“Count Larry” King, as he was dubbed, played his own personal game of musical chairs at the White House Correspondents’ Dinner Saturday night.

While sitting at one of the CNN tables, King first drew attention to himself by approaching the dais during dinner in a Count Dracula blazer (“What is he wearing, a cape?” a dinner attendee asked.) to chat up President Obama and First Lady Michelle Obama. When he returned to his table, he grew annoyed and complained to the waiter that lights from the track lighting high above were shining in his eyes.

So King moved one seat over, trading seats with Seth MacFarlane, creator of “Family Guy.” This placed him next to CNN President Jon Klein. But that didn’t do the trick. King was soon on the move again, this time to the other side of Klein, which now sat him next to a tall blond. Dinner attendees wondered if the woman might be a good fit for “wife number nine”.

With the whole cape get-up and moving seats so much, dinner attendees joked that he was behaving like a bat and suggested he might land another seat: hanging upside down from the ceiling.

> Update: Other overheard jokes – 1)“I don’t mind Larry King dressing like a vampire. But does he have to drink Gloria Borger‘s blood?” 2)“Oh, give poor Larry King a break. After all, he had the best after party … in TRANSYLVANIA!”

This photograph, taken by FishbowlDC, truly epitomizes King’s mood for much of the evening.

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The Most Powerful People in TV News

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TVWeek has released their “10 Most Powerful in TV News” list today. Who else but Fox News President Roger Ailes (who has long been called the “most powerful name” in news) tops the list. For as much as cable and national news channels squabble amongst themselves, all vying to be on top, they’ve all landed somewhere on this list.

Some numbers have more than one correspondent underneath. For instance, number 10 is soon-to-be ABC “This Week” host Christiane Amanpour and CNN’s Candy Crowley.

Highlights:

2. Steve Capus, NBC News; Phil Griffin, president, MSNBC
3. Jom Klein, president, CNN/U.S.
4. Sean McManus, president, CBS
5. Comedy Central’s Jon Stewart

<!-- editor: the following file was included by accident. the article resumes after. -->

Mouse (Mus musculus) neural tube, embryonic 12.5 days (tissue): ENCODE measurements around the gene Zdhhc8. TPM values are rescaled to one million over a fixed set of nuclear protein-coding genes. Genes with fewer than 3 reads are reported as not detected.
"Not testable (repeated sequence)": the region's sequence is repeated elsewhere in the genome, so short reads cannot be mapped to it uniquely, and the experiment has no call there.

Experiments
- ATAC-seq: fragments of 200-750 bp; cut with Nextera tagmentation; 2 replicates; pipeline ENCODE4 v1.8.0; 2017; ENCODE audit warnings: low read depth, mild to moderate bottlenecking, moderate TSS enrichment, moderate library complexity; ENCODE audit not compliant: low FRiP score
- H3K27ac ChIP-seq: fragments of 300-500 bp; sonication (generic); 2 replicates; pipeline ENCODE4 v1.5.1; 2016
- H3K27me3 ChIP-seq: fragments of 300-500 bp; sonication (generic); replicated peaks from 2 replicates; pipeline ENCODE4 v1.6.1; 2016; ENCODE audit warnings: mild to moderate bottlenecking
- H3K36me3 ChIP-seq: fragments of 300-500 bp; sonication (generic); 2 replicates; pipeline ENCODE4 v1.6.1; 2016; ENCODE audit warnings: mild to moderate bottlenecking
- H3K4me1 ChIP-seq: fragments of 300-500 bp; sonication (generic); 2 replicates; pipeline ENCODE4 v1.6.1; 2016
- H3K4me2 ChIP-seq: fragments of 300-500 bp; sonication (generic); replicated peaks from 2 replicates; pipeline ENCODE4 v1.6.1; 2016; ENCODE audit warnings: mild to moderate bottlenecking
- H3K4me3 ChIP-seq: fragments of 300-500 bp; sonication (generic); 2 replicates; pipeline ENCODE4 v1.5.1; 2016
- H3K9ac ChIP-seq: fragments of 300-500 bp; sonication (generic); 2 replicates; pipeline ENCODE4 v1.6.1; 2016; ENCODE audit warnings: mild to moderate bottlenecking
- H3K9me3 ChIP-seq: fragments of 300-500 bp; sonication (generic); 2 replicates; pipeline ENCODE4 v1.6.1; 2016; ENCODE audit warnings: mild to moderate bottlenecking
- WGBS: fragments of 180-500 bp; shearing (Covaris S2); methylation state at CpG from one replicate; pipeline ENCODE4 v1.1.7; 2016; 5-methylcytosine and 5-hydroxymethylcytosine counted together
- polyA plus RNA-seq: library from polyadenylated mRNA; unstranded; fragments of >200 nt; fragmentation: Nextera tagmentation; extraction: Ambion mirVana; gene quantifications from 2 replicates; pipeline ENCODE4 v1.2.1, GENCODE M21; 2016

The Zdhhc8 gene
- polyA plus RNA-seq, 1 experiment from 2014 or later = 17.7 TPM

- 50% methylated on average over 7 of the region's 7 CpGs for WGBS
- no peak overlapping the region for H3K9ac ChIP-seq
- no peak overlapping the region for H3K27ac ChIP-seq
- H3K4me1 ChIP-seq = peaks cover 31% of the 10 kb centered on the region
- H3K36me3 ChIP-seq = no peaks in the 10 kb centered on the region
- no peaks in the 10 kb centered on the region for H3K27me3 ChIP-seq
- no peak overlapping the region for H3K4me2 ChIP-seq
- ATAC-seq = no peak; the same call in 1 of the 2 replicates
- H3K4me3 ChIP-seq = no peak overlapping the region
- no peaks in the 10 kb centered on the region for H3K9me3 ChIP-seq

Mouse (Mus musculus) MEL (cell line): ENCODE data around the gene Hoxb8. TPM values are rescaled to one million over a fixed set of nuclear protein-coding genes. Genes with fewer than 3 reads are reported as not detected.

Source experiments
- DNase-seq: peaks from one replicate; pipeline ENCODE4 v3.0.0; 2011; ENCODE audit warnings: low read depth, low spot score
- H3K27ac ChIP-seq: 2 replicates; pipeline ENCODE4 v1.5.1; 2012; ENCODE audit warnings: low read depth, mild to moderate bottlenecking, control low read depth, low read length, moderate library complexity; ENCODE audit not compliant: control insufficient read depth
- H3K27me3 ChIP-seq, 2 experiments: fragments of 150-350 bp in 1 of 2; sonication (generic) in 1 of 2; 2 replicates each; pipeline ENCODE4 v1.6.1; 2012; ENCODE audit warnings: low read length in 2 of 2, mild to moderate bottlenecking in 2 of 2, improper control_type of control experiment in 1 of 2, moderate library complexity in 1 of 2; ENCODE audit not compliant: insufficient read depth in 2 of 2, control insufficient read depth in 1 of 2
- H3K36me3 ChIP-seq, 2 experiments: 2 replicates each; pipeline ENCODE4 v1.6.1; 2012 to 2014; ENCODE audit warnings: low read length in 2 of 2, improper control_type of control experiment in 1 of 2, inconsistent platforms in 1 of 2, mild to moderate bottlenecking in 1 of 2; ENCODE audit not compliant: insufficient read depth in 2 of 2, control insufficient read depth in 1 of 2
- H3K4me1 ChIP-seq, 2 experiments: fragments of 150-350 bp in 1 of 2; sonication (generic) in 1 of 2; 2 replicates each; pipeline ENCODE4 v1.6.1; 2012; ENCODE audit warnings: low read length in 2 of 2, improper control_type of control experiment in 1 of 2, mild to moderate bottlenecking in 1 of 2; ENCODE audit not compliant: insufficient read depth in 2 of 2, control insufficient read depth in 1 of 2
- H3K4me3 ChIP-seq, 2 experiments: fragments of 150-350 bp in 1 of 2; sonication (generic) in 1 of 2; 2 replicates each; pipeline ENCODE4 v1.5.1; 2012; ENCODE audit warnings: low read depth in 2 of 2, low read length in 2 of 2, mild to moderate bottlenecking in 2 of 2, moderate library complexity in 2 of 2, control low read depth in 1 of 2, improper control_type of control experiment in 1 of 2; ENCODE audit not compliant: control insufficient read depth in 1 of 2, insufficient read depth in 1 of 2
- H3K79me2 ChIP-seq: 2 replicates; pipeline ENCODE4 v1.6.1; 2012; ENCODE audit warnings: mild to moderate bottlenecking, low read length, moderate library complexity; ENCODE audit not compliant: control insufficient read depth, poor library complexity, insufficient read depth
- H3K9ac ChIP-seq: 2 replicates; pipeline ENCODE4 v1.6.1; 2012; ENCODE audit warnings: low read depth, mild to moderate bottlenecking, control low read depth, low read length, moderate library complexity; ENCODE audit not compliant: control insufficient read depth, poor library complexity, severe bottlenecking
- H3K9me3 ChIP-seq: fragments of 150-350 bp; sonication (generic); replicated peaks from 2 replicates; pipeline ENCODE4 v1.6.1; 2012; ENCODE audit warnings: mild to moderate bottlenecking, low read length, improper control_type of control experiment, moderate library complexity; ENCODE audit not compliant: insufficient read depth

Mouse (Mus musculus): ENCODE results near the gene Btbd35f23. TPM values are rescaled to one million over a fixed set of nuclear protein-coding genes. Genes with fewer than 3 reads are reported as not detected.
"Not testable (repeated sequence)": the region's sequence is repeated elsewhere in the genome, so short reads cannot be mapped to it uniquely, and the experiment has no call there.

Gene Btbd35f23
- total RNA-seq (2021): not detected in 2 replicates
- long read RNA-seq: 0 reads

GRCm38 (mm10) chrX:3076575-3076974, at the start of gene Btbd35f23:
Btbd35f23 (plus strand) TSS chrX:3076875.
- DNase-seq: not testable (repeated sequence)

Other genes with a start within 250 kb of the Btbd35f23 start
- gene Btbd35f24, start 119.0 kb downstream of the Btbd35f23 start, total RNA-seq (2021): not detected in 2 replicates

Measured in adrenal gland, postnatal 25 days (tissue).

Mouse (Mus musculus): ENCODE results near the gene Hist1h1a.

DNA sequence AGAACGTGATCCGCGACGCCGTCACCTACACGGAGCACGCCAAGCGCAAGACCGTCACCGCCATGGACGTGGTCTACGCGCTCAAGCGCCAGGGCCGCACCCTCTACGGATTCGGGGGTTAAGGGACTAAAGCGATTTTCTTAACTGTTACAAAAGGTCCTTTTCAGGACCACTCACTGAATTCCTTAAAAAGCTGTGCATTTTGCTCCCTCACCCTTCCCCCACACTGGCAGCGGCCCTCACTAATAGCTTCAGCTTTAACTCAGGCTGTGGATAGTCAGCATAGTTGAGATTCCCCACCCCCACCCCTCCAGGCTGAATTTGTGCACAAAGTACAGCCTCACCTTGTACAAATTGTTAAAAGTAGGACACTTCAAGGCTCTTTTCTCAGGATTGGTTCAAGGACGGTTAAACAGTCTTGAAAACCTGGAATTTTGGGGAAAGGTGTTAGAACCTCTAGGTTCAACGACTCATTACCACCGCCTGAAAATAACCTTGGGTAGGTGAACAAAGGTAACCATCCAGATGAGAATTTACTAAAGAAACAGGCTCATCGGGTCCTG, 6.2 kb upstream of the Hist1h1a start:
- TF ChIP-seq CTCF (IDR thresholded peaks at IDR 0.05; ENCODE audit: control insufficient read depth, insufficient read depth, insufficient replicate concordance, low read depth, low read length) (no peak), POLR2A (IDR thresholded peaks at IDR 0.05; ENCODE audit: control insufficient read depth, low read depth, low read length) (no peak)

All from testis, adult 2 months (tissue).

6. David Westin, ABC News
7. FNC’s Bill O’Reilly and Glenn Beck
8. Barbara Walters and the Women of “The View”

Read the full story here.

King Gets Dobbs’ CNN Time Slot

CNN announced this morning that John King will take over the 7pm time slot vacated by Lou Dobbs just last night.

King is host of “State of the Union” and he will continue to anchor CNN’s Sunday show until the beginning of next year, when his week night program begins.

In a press release CNN/US president Jon Klein said: “John has enthralled CNN viewers with his vast political knowledge, and he has spent the past year reporting from beyond the Beltway on pressing policy issues and the real people they impact. Every night, he’ll share his passion and his insights about what is really going on in Washington and across America.”

And King said he is “thrilled”: “There is a lot of noise and conflict in our political discourse, which is fun to cover, but I’m convinced from my travels that people also thirst for more details as well as insight and context. I’m looking forward to combining those conversations with top newsmakers, smart reporting and expert analysis.”

Network Statements On The Death Of Walter Cronkite

ABC News Anchor Charles Gibson: “Walter Cronkite was and always will be the gold standard. His objectivity, his even-handedness, his news judgment are all great examples. He, as much as anyone, is responsible for developing network television news. He set the standard. He told it ‘the way it is’ and all of us who are privileged to work in this business owe him an enormous debt of gratitude.”